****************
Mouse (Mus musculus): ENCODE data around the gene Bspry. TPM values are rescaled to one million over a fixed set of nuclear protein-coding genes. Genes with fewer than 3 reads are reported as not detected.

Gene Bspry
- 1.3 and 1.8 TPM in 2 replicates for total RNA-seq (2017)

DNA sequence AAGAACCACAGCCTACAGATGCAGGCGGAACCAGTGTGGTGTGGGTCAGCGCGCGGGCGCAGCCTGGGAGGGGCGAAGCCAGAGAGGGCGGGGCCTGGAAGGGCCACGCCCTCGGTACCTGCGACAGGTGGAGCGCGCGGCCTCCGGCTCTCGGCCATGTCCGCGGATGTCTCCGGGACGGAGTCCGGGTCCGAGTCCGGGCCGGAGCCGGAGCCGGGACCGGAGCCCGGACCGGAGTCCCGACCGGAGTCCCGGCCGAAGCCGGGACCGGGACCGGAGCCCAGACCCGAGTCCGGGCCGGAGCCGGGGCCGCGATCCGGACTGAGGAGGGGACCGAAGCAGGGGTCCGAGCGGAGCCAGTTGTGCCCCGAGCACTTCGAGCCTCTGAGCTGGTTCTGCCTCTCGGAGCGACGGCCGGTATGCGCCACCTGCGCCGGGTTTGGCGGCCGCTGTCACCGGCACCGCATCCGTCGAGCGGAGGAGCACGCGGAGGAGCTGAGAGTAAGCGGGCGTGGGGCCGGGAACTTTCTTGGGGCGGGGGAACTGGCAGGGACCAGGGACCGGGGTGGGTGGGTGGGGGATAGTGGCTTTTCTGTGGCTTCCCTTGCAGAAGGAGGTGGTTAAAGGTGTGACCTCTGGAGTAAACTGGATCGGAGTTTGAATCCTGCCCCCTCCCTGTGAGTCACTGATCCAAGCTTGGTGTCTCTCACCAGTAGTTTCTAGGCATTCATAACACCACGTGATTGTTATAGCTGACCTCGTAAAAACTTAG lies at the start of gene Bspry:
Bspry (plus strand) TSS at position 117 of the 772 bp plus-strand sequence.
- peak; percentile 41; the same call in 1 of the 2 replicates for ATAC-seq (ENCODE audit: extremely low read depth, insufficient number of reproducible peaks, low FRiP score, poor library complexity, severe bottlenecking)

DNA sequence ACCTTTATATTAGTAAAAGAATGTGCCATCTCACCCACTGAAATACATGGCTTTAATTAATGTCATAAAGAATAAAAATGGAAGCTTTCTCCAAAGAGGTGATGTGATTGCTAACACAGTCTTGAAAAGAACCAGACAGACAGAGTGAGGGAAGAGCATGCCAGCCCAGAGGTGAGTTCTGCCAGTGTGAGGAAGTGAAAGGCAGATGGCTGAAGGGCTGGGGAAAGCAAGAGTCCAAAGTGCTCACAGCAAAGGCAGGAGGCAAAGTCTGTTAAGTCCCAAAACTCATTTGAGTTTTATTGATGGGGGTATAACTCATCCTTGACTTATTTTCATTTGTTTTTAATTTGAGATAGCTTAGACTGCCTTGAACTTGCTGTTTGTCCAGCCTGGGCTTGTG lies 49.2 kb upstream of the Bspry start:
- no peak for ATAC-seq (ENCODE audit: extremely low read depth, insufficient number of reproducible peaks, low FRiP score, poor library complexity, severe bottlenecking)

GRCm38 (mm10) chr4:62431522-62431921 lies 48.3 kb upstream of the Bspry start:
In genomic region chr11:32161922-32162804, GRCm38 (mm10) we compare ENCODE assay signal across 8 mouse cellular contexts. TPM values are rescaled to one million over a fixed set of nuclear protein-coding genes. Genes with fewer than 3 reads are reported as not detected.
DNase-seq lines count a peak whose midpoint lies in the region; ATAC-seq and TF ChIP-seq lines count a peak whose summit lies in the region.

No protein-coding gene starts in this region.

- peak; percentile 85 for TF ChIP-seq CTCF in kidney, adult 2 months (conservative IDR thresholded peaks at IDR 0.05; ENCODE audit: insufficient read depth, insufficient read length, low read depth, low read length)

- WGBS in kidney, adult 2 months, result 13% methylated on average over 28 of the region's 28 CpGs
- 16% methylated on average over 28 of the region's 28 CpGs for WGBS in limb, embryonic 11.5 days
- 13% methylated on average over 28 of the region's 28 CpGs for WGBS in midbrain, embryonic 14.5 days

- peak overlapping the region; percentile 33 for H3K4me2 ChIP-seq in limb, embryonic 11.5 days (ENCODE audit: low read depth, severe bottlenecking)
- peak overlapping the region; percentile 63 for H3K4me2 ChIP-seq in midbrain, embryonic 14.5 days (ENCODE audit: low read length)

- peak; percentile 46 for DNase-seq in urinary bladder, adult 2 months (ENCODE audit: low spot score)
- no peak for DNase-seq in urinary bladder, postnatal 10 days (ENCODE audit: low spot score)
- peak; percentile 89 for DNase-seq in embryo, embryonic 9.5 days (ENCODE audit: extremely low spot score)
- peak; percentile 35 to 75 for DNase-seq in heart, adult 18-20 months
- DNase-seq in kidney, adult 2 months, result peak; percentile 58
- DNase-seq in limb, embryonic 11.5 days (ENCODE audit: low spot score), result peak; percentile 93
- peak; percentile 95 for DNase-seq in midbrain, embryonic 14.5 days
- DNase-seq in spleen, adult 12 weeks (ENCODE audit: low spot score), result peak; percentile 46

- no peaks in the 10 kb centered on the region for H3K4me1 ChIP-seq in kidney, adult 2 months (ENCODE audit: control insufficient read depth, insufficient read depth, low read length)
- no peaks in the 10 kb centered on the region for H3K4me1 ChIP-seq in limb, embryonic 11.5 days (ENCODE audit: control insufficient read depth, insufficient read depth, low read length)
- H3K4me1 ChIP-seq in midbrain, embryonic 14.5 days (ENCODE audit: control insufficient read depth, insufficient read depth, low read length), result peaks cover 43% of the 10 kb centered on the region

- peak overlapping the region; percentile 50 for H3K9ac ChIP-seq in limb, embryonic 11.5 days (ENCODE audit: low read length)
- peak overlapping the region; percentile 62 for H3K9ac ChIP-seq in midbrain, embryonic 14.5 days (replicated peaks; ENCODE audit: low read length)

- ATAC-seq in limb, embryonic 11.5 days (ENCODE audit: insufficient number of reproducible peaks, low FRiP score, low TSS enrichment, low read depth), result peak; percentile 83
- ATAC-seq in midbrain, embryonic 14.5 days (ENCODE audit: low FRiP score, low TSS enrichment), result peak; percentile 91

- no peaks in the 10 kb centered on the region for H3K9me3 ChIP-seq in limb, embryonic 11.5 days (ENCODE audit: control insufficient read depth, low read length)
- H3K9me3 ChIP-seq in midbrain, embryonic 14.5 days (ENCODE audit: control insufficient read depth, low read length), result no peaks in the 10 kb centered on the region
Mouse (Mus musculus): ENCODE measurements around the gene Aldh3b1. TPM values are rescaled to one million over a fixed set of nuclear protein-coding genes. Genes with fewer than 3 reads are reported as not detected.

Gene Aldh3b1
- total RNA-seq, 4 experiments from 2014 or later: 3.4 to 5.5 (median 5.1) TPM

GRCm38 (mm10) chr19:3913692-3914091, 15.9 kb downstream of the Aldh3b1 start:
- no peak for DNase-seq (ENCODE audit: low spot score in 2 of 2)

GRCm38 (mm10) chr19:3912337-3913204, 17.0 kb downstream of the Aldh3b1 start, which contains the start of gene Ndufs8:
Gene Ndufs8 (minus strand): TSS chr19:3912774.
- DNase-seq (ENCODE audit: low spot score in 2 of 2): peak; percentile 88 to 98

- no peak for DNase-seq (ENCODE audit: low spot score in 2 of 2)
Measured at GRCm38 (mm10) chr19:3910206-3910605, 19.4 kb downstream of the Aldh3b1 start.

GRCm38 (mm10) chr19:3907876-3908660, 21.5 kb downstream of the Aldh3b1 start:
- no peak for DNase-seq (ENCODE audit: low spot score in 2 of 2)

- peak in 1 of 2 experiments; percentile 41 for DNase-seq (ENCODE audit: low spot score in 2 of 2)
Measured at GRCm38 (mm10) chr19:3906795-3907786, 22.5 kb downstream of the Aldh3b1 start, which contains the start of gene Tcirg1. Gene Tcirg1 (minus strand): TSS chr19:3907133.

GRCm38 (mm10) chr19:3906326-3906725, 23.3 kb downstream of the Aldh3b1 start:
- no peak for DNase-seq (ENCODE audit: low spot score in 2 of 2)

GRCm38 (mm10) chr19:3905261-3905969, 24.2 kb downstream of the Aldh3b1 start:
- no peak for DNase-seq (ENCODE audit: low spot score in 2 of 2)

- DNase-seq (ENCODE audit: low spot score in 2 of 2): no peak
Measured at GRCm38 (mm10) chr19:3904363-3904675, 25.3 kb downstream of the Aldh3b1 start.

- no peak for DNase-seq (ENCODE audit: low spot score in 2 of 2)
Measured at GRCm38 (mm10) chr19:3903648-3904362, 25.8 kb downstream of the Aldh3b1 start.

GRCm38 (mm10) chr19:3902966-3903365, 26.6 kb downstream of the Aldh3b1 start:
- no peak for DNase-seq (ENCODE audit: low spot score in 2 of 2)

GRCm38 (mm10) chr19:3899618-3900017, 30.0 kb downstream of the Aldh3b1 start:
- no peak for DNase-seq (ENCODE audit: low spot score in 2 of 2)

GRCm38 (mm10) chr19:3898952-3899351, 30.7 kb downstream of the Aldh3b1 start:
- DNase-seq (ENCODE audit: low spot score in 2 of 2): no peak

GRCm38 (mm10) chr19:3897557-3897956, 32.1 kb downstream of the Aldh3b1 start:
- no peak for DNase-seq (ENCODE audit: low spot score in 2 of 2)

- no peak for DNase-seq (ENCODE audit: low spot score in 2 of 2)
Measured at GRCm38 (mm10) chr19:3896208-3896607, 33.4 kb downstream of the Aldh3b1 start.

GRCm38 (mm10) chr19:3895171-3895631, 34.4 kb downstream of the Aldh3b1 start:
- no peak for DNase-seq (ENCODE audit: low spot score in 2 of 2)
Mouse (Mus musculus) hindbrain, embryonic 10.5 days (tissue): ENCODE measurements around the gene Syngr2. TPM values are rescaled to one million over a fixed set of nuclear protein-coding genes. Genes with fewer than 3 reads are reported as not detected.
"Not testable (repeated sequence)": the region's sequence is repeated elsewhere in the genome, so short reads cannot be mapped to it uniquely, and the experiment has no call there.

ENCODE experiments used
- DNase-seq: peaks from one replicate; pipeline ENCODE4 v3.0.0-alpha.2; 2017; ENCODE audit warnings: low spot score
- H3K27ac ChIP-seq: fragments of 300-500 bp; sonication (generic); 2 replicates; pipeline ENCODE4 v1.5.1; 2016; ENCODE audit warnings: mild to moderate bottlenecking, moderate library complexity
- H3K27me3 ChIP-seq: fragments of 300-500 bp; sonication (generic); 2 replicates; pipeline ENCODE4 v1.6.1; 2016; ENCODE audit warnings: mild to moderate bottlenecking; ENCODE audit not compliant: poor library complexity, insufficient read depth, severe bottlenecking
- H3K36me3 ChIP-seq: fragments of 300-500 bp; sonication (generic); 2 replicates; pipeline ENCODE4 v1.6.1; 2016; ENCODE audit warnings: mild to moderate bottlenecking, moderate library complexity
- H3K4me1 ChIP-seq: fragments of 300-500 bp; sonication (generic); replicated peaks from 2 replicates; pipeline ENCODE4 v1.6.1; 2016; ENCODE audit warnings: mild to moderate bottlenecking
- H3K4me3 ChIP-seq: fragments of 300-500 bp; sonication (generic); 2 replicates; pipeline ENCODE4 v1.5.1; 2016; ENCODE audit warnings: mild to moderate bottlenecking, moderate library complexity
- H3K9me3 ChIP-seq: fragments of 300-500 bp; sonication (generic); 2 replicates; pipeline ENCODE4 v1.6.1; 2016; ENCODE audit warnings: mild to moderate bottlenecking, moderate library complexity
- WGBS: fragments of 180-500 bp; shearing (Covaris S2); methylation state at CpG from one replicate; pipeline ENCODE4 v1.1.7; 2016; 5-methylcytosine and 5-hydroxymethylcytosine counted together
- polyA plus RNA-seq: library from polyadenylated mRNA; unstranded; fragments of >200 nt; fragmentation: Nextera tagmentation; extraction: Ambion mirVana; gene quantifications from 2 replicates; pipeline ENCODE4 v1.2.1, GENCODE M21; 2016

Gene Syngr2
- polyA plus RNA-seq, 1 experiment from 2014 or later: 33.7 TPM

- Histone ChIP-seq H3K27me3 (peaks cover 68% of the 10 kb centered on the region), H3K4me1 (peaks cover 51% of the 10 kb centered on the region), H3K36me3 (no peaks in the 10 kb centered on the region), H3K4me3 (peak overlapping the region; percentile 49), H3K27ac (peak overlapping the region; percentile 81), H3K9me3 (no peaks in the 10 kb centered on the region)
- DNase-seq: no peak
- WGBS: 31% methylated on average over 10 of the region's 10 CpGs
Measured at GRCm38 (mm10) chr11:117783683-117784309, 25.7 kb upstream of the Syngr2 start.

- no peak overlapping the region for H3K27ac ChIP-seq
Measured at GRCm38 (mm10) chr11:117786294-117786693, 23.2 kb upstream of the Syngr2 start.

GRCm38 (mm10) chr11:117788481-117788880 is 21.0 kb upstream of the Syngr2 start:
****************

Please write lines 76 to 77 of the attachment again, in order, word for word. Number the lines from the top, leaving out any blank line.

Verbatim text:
- H3K36me3 ChIP-seq: fragments of 300-500 bp; sonication (generic); 2 replicates; pipeline ENCODE4 v1.6.1; 2016; ENCODE audit warnings: mild to moderate bottlenecking, moderate library complexity
- H3K4me1 ChIP-seq: fragments of 300-500 bp; sonication (generic); replicated peaks from 2 replicates; pipeline ENCODE4 v1.6.1; 2016; ENCODE audit warnings: mild to moderate bottlenecking